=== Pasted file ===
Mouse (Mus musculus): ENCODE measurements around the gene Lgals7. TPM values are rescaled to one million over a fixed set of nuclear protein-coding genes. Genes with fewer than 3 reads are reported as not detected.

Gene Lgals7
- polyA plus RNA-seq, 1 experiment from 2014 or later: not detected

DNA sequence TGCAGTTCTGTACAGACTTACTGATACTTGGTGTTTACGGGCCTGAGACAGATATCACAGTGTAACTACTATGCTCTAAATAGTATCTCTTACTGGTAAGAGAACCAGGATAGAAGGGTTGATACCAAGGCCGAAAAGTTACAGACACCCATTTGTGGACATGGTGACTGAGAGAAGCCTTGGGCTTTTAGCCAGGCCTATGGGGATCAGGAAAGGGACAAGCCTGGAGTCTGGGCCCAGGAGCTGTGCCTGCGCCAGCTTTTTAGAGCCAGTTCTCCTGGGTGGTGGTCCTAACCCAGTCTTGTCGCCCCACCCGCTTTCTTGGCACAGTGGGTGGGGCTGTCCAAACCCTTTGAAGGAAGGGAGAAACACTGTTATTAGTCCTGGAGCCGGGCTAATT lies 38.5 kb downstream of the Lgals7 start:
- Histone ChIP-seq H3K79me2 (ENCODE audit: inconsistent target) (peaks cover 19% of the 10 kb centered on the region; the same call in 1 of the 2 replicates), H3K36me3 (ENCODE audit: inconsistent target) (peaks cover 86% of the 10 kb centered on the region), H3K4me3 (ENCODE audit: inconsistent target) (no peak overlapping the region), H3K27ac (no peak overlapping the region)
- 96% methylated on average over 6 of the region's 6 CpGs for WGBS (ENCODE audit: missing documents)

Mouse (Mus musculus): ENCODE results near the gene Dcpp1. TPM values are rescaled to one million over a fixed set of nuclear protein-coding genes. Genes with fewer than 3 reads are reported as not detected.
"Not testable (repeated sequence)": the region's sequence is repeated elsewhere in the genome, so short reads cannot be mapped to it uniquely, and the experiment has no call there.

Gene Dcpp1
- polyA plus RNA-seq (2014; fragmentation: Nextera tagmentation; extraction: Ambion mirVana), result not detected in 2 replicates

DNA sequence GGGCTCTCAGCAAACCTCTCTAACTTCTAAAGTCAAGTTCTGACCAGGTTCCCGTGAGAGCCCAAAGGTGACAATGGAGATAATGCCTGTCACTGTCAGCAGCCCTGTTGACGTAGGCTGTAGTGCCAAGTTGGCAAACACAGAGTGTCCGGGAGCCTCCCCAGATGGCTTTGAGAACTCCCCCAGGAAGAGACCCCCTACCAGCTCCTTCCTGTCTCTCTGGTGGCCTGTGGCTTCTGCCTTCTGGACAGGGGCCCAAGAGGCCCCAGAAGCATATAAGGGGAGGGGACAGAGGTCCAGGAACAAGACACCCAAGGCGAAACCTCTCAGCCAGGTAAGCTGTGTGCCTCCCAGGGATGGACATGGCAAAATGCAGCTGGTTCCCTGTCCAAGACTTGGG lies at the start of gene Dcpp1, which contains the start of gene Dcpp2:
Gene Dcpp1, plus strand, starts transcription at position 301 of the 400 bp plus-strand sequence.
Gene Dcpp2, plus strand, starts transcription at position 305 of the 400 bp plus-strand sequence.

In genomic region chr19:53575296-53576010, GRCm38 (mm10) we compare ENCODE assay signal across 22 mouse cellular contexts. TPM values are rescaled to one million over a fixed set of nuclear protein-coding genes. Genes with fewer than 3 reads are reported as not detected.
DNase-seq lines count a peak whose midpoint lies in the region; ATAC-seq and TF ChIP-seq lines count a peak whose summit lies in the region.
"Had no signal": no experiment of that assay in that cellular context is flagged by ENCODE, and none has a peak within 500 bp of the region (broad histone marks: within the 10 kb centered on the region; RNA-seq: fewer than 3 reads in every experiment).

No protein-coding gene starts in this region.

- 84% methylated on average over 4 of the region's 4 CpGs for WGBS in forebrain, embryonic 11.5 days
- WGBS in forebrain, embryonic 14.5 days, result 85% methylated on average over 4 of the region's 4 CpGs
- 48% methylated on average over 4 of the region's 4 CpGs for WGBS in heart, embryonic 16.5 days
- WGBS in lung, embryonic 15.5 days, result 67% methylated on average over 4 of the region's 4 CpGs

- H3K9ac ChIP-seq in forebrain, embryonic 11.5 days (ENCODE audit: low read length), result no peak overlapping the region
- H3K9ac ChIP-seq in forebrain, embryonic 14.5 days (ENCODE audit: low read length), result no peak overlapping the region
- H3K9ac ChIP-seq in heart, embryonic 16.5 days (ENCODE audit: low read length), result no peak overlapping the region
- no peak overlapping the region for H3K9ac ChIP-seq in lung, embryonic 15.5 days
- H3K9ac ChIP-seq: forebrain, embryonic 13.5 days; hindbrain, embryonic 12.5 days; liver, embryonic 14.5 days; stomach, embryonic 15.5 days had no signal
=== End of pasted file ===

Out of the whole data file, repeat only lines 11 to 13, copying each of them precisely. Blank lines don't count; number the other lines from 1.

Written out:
DNA sequence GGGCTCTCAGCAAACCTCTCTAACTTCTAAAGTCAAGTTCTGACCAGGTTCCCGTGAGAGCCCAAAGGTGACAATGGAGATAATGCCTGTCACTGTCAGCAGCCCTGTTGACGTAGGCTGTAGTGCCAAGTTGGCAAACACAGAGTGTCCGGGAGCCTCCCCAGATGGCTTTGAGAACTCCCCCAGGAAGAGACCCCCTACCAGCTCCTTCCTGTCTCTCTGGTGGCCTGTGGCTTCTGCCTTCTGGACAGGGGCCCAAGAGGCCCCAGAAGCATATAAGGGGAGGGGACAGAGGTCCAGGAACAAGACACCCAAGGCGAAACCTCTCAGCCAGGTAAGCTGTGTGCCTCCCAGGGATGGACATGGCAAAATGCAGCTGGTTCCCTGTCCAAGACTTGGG lies at the start of gene Dcpp1, which contains the start of gene Dcpp2:
Gene Dcpp1, plus strand, starts transcription at position 301 of the 400 bp plus-strand sequence.
Gene Dcpp2, plus strand, starts transcription at position 305 of the 400 bp plus-strand sequence.